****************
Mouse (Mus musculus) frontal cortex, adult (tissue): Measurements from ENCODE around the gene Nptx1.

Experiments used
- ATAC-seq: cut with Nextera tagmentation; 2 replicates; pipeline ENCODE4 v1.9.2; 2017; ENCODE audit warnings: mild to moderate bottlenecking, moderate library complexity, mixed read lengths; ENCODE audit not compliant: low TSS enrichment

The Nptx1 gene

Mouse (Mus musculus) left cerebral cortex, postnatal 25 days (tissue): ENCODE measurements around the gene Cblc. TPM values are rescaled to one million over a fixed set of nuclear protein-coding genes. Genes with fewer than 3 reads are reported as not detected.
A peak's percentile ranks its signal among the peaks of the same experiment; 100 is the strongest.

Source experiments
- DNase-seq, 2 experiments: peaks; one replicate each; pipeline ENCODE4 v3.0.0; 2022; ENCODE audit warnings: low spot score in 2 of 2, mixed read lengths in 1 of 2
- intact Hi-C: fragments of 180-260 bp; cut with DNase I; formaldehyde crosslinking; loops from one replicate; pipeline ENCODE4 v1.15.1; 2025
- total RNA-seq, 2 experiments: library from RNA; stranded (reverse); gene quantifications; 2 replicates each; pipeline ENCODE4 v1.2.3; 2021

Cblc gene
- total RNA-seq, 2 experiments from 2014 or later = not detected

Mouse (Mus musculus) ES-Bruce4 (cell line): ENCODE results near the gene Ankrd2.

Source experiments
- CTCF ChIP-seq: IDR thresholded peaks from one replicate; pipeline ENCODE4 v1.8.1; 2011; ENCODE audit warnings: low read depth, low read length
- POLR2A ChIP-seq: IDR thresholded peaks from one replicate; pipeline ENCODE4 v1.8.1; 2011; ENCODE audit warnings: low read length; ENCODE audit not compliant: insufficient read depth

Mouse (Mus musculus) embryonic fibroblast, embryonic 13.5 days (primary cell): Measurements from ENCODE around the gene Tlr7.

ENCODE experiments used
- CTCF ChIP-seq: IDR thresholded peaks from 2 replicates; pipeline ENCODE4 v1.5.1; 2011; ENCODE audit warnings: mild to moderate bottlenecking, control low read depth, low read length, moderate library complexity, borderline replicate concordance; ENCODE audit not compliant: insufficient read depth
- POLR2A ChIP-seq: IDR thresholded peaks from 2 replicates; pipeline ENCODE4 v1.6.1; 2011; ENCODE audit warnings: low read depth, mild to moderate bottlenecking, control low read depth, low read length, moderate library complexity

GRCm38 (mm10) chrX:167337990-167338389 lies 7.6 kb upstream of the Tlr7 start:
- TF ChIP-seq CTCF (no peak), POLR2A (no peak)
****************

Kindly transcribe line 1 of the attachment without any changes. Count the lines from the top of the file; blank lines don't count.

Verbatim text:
Mouse (Mus musculus) frontal cortex, adult (tissue): Measurements from ENCODE around the gene Nptx1.